Title:
Spinner display rack
Kind Code:
A1


Abstract:
A display rack comprising a horizontally movable trolley mounted on a track and a rotatable shelf mounted to the movable trolley. The track is mounted between a plurality of upright posts in such a manner that the trolley is horizontally movable between the posts. The track may be oriented so that the trolley moves either from side to side or between the back and front of the display. The shelf is mounted is secured to the trolley so that it is rotatable about a vertical axis that is disposed substantially at right angles to the direction of travel of the trolley. The shelf may be positioned either above or below the trolley and, depending upon the shelf's position, the product is displayed on the upper or lower surface of the shelf. The display shelf may therefore be moved horizontally relative to the upright posts and/or rotated to allow for easier access to the products displayed thereon.



Inventors:
Rotolo, Michael S. (Massillon, OH, US)
Application Number:
11/643546
Publication Date:
07/12/2007
Filing Date:
12/21/2006
Assignee:
E-B DISPLAY COMPANY, INC. (Massillon, OH, US)
Primary Class:
International Classes:
A47F5/08
View Patent Images:
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Primary Examiner:
PUROL, SARAH L
Attorney, Agent or Firm:
SAND, SEBOLT & WERNOW CO., LPA (CANTON, OH, US)
Claims:
1. A rack for displaying retail products; said rack comprising: a track adapted to be mounted to a retail display; a trolley horizontally movable along the track; and a shelf rotatably mounted on the trolley, said shelf being adapted to support a plurality of articles to be displayed thereon.

2. The display rack as defined in claim 1, wherein the track comprises: a first and a second bracket, each of said brackets being adapted to be secured between a pair of upright posts of the retail display; a first and a second rail, each of said rails extending between the first and second brackets and being disposed substantially at right angles thereto.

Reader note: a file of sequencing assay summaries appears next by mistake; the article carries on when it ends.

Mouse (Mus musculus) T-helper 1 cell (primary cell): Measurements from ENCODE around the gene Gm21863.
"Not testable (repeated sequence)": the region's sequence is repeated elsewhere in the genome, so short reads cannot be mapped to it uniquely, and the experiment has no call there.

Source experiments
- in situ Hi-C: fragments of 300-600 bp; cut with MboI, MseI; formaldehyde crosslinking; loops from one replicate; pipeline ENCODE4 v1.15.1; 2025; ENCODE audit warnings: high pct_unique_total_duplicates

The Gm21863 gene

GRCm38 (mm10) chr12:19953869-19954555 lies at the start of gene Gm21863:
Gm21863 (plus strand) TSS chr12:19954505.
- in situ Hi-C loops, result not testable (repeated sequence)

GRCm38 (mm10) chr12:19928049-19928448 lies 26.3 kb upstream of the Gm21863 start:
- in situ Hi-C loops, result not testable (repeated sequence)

3. The display rack as defined in claim 2, wherein the track further includes a first and second hanger, and said first hanger secures the first rail to the first bracket; and said second hanger secures the second rail to the second bracket.

4. The display rack as defined in claim 3, wherein both of the first and second brackets are L-shaped in cross-section; and both of the first and second hangers are substantially S-shaped in cross-section.

5. The display rack as defined in claim 2, wherein each of said first and second rails is substantially C-shaped and includes an interior channel, and wherein said channels open up toward each other.

6. The display rack as defined in claim 5, wherein said trolley is operationally engageable in the channels of said rails and is reciprocally movable therealong.

7. The display rack as defined in claim 6, wherein the trolley comprises: a first and a second support; each of the first and second supports having opposing ends; a crossbar connected between the first and second supports; and a roller mounted on each of said ends of the first and second supports; and wherein the rollers are sized to be rotatably received within the channels in the first and second rails of the track; whereby the trolley is reciprocally slidable along the track.

8. The display rack as defined in claim 6, wherein the trolley further includes a stop mounted to one or both of said first and second supports, said stop being adapted to engage one of said first and second brackets and to thereby limit movement of said trolley on the track.

9. The display rack as defined in claim 1, wherein the shelf is mounted to one of an upper and a lower surface of the trolley.

10. The display rack as defined in claim 7, further comprising a vertical post extending between the trolley and the shelf; and wherein the post includes a vertically disposed axis therethrough and wherein the shelf is rotatable around the vertical axis.

11. The display rack as defined in claim 10, wherein the trolley is slidable along the tracks in a direction substantially at right angles to the vertical axis of the post.

12. The display rack as defined in claim 10, wherein the vertical post comprises a first section that extends outwardly away from the trolley and a second section that extends outwardly away from the shelf; and wherein the first and second sections are adjustably connected together.